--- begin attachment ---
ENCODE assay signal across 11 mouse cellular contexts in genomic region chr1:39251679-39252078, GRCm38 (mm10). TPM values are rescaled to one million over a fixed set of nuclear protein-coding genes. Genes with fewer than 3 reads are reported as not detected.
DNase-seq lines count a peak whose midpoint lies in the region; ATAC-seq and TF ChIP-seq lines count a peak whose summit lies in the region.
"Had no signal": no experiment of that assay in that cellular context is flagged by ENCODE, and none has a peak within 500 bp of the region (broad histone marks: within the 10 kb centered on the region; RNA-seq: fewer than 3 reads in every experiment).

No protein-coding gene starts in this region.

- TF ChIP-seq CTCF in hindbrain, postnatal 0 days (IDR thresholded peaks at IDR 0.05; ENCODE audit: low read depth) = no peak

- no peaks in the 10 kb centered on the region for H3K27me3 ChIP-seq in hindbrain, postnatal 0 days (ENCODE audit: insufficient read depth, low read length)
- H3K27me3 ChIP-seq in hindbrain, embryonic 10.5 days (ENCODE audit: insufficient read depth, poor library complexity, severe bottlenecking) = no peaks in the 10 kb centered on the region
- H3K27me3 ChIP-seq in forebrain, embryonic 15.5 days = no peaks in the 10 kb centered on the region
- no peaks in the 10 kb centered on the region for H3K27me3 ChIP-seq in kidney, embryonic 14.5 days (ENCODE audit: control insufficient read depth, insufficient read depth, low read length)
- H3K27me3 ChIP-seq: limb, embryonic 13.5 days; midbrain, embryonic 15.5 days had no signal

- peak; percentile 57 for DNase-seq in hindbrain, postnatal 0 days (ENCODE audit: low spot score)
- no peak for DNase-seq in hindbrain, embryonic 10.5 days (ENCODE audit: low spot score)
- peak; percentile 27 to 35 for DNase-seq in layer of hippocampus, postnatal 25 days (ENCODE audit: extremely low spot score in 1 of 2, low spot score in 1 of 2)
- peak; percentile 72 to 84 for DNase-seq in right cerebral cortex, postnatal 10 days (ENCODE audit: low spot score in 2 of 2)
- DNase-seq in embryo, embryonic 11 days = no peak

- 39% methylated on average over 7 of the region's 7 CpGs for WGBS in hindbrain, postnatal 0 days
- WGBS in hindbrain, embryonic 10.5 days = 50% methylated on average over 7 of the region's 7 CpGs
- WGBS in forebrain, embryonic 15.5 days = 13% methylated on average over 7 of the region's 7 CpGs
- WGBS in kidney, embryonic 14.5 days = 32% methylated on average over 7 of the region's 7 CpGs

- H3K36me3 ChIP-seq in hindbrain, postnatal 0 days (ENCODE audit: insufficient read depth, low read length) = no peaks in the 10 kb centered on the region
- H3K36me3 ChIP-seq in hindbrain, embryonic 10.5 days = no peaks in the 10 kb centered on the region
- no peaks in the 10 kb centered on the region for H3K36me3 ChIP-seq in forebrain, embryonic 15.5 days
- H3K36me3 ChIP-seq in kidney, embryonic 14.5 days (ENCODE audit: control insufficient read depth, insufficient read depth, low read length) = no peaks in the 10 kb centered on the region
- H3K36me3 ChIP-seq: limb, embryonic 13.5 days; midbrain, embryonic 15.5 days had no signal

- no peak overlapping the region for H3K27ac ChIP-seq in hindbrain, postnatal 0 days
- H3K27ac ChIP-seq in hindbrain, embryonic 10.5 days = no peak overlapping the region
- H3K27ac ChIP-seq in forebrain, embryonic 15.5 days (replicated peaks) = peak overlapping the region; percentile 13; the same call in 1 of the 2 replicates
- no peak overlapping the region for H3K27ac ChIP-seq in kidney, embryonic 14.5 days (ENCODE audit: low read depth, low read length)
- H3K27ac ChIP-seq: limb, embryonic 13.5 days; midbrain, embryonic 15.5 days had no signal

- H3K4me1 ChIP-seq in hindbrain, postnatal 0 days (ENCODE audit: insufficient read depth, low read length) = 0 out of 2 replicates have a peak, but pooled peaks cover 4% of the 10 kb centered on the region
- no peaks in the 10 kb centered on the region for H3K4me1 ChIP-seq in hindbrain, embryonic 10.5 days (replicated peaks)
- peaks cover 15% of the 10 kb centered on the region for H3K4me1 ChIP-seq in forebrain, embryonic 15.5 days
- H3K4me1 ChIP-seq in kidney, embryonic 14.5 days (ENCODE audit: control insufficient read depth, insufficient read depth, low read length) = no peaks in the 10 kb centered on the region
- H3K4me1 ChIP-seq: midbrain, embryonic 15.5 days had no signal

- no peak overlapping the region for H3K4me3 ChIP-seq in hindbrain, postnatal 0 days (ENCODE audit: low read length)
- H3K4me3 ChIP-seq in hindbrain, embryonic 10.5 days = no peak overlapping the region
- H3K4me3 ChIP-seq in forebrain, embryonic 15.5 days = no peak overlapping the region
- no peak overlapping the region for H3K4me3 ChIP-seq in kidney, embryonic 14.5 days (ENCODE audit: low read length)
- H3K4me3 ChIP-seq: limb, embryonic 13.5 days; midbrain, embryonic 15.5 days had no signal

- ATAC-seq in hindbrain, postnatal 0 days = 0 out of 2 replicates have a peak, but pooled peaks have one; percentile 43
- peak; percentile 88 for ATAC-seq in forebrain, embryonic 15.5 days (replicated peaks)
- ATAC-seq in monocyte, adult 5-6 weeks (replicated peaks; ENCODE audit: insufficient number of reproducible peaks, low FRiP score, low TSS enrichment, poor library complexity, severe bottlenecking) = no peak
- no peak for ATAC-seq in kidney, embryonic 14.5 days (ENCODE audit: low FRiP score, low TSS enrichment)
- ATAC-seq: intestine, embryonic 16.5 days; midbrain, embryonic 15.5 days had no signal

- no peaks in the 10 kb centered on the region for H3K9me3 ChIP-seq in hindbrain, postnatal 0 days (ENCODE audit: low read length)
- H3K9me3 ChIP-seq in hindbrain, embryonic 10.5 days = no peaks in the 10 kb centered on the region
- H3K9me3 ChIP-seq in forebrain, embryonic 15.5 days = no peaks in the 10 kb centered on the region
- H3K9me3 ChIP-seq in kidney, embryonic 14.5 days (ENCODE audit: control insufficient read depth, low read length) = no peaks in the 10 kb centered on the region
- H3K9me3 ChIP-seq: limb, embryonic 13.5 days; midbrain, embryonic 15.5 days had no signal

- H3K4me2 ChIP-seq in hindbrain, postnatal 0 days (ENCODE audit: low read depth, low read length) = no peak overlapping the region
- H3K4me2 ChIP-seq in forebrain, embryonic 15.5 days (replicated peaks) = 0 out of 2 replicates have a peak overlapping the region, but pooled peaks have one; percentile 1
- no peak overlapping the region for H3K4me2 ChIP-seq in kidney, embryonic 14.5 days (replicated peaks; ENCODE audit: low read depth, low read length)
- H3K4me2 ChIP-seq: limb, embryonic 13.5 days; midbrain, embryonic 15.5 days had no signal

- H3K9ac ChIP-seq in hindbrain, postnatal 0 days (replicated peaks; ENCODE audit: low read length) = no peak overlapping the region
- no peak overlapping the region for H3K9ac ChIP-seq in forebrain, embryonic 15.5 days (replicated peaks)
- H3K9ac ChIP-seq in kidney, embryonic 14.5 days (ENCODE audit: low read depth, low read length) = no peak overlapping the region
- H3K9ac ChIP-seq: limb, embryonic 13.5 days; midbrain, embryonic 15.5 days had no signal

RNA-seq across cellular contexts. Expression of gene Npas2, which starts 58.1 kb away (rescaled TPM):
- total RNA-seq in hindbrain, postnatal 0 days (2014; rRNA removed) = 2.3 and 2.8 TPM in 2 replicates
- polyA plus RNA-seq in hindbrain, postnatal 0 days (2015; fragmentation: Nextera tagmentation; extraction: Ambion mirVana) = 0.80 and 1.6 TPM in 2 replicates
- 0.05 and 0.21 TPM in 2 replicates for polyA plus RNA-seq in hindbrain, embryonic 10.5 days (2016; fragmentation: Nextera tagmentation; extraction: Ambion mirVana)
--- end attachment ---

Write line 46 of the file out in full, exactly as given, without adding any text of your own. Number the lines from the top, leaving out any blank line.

- H3K9me3 ChIP-seq in hindbrain, embryonic 10.5 days = no peaks in the 10 kb centered on the region